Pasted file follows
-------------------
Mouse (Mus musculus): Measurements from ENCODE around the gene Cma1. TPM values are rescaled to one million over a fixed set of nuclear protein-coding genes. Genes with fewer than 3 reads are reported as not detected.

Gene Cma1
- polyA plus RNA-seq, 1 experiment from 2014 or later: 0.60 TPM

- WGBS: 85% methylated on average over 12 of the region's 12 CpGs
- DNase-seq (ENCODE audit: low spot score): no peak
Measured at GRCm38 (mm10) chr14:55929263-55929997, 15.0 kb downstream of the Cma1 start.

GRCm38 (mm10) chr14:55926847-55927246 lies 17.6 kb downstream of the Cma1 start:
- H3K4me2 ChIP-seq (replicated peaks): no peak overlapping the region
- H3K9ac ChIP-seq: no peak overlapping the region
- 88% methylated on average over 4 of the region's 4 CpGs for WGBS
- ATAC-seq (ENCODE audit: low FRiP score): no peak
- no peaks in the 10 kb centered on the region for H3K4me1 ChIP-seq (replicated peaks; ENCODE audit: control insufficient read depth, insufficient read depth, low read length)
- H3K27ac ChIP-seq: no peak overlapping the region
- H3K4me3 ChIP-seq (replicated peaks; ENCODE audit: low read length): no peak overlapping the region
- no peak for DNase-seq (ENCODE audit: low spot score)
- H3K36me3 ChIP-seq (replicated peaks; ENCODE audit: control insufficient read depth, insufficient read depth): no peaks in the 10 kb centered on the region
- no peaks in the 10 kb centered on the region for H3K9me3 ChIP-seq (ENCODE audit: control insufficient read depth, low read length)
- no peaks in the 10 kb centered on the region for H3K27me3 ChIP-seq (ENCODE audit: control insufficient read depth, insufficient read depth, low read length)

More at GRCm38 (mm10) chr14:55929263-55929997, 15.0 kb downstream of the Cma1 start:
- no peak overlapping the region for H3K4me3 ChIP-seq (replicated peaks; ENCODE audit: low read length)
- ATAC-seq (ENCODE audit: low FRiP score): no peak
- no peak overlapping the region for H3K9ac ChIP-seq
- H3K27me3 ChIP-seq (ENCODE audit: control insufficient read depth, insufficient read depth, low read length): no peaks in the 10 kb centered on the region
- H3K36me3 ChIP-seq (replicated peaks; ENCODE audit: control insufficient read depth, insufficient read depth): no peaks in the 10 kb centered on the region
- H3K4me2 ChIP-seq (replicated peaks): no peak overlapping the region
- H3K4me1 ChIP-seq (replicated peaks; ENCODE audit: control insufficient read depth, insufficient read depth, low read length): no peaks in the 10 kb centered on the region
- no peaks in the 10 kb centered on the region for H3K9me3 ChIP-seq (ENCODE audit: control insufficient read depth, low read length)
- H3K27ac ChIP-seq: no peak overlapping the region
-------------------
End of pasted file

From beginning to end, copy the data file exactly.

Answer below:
Mouse (Mus musculus): Measurements from ENCODE around the gene Cma1. TPM values are rescaled to one million over a fixed set of nuclear protein-coding genes. Genes with fewer than 3 reads are reported as not detected.

Gene Cma1
- polyA plus RNA-seq, 1 experiment from 2014 or later: 0.60 TPM

- WGBS: 85% methylated on average over 12 of the region's 12 CpGs
- DNase-seq (ENCODE audit: low spot score): no peak
Measured at GRCm38 (mm10) chr14:55929263-55929997, 15.0 kb downstream of the Cma1 start.

GRCm38 (mm10) chr14:55926847-55927246 lies 17.6 kb downstream of the Cma1 start:
- H3K4me2 ChIP-seq (replicated peaks): no peak overlapping the region
- H3K9ac ChIP-seq: no peak overlapping the region
- 88% methylated on average over 4 of the region's 4 CpGs for WGBS
- ATAC-seq (ENCODE audit: low FRiP score): no peak
- no peaks in the 10 kb centered on the region for H3K4me1 ChIP-seq (replicated peaks; ENCODE audit: control insufficient read depth, insufficient read depth, low read length)
- H3K27ac ChIP-seq: no peak overlapping the region
- H3K4me3 ChIP-seq (replicated peaks; ENCODE audit: low read length): no peak overlapping the region
- no peak for DNase-seq (ENCODE audit: low spot score)
- H3K36me3 ChIP-seq (replicated peaks; ENCODE audit: control insufficient read depth, insufficient read depth): no peaks in the 10 kb centered on the region
- no peaks in the 10 kb centered on the region for H3K9me3 ChIP-seq (ENCODE audit: control insufficient read depth, low read length)
- no peaks in the 10 kb centered on the region for H3K27me3 ChIP-seq (ENCODE audit: control insufficient read depth, insufficient read depth, low read length)

More at GRCm38 (mm10) chr14:55929263-55929997, 15.0 kb downstream of the Cma1 start:
- no peak overlapping the region for H3K4me3 ChIP-seq (replicated peaks; ENCODE audit: low read length)
- ATAC-seq (ENCODE audit: low FRiP score): no peak
- no peak overlapping the region for H3K9ac ChIP-seq
- H3K27me3 ChIP-seq (ENCODE audit: control insufficient read depth, insufficient read depth, low read length): no peaks in the 10 kb centered on the region
- H3K36me3 ChIP-seq (replicated peaks; ENCODE audit: control insufficient read depth, insufficient read depth): no peaks in the 10 kb centered on the region
- H3K4me2 ChIP-seq (replicated peaks): no peak overlapping the region
- H3K4me1 ChIP-seq (replicated peaks; ENCODE audit: control insufficient read depth, insufficient read depth, low read length): no peaks in the 10 kb centered on the region
- no peaks in the 10 kb centered on the region for H3K9me3 ChIP-seq (ENCODE audit: control insufficient read depth, low read length)
- H3K27ac ChIP-seq: no peak overlapping the region